There is a controversy at the University of Illinois over the right of faculty to express views on social media outside of their positions. Steven Salaita had already been offered a tenured position in the American Indian studies program on the Champaign-Urbana campus and was just waiting for approval by the university’s Board of Trustees, usually a perfunctory stage. However, Salaita posted strongly anti-Israeli sentiments after the start of the recent war in Gaza. After those postings, he was informed that the university was rescinding its offer due to opposition on the board.
Archive for the ‘Free Speech’ Category
We recently discussed the controversy surrounding a confrontation between Thrin Short, 16, and her sister Joan, 21, and Feminist Studies Associate Professor Mireille Miller-Young. Miller-Young was then charged with criminal conduct including Theft of Person; Battery; and Vandalism. While initially pleading not guilty, Miller-Young has now entered a no contest plea to charges to the three misdemeanors. Despite the videotape of the incident and violation of both criminal law and presumably university regulations, Miller-Young remains employed at the university.
There is a disturbing story how this week concerning the U.S. Civil Rights Commission and specifically Commissioner Michael Yaki, a Democratic appointee who was a former senior adviser to House Minority Leader Nancy Pelosi. Yaki spoke on sexual harassment law in education, a subject on which I have previously written to express my concerns over the loss of due process rights for accused students. Yaki’s comments however seem to threaten core free speech principles as he laid out his view of the need to curtail harmful speech. Yaki spoke of the need to outlaw unpopular or what he considers degrading speech because college students are too impressionable.
Warning: the image above may get you sued by the New York Port Authority. We have long discussed the insane evolution of trademark and copyright laws. Now, Fishs Eddy, a housewares store in Manhattan, has been hit with a cease-and-desist letter from the Metropolitan Transit Authority (MTA) over dishes that merely show the skyline of the city. The MTA claims that the common silhouette of the city includes some of its “assets” and that the store must destroy all of its products with the images and promise never again to sell images of the skyline. It is reminiscent of the English decision finding that taking photographs of London icons are also violations. Here the authority is claiming ownership to skyline images and 9-11 images even in silhouette.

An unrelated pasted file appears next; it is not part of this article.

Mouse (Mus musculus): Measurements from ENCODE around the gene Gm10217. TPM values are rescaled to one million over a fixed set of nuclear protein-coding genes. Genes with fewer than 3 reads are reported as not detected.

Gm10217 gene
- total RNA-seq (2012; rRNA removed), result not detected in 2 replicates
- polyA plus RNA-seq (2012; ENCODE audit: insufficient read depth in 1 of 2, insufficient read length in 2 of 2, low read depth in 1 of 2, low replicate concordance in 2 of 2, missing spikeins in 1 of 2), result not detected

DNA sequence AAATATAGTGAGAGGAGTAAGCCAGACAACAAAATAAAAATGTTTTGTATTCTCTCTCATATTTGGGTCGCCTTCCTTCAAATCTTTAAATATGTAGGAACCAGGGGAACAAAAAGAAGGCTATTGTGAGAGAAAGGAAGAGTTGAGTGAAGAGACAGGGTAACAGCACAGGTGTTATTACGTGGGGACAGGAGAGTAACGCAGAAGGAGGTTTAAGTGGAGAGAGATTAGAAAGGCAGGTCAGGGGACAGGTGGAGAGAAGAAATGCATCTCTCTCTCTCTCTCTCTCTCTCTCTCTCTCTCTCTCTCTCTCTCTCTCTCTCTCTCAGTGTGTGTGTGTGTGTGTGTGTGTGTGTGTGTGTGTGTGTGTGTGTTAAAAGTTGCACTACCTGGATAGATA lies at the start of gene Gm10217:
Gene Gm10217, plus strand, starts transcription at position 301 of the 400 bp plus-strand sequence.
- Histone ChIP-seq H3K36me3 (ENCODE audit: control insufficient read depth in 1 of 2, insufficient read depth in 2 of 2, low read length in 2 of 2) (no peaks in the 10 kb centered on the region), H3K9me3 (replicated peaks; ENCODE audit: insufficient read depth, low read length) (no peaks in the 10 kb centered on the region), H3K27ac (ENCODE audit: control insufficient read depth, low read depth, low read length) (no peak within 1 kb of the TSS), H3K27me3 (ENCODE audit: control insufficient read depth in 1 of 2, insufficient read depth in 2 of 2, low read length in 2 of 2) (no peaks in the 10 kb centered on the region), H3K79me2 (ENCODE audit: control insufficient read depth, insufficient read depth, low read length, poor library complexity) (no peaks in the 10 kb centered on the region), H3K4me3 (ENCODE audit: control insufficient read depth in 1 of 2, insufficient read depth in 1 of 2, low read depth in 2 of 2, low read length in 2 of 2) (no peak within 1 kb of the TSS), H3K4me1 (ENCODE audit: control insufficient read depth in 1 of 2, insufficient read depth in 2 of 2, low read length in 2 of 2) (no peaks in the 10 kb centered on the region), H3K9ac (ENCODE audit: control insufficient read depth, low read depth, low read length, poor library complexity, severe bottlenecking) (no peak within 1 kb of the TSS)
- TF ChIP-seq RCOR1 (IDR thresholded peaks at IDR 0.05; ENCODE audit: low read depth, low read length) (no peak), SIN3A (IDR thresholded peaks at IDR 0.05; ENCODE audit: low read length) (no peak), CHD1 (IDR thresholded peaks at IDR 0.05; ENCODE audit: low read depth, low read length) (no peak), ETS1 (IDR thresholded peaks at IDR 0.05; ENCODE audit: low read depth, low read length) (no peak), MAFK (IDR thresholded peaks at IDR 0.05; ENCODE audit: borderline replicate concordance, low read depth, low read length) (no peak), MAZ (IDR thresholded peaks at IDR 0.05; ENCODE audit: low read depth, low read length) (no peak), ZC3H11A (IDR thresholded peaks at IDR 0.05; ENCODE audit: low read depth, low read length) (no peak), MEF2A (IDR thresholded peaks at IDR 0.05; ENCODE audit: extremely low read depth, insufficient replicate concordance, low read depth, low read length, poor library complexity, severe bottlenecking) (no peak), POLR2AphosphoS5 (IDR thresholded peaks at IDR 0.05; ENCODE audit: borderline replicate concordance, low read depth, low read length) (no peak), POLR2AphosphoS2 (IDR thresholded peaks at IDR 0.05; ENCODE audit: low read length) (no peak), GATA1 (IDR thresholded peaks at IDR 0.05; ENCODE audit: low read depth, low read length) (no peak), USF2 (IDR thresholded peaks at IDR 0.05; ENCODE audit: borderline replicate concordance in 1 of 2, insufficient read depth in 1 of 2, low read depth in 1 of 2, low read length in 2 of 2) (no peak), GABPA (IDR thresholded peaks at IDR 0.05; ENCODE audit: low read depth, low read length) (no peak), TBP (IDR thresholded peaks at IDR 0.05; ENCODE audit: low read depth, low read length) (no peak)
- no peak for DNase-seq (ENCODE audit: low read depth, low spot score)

Submitted by Darren Smith, Weekend Contributor
The Russian Parliament passed worrying laws that will certainly have a chilling effect on free speech in Russia. Now these laws are in effect and certainly prove to be useful to the government in stamping out dissent and non-sanctioned information.
BBC news reports bloggers with more than 3,000 daily readers must register with the mass media regulator, Roskomnadzor, and conform to the regulations that govern the country’s larger media outlets.
Internet companies will also be required to allow Russian authorities access to users’ information.
Submitted By Darren Smith, Weekend Contributor
The nation’s top constitutional court invalidated the Uganda’s highly controversial anti-homosexuality law, citing improper parliamentary procedures. The opinion cites that the Speaker of the House acted illegally when she allowed the original bill to be voted for passage by MPs despite the lack of a quorum in the chamber. Afterward, President Museveni signed the legislation into law.
Activists held the decision as a significant victory in for civil rights in Uganda, but will this be only a temporary legal reprieve?
In Pakistan, a Muslim mob has killed a seven-year-old girl and her baby sister (as well as their grandmother) in the latest carnage to defend the faith from blasphemy. The cause of the outrage was a simple picture posted on Facebook that was deemed offensive to Islam. The mob accused members of the Ahmadi sect, who live under continual discrimination by the Pakistani government and the threat of death from Muslims over their faith.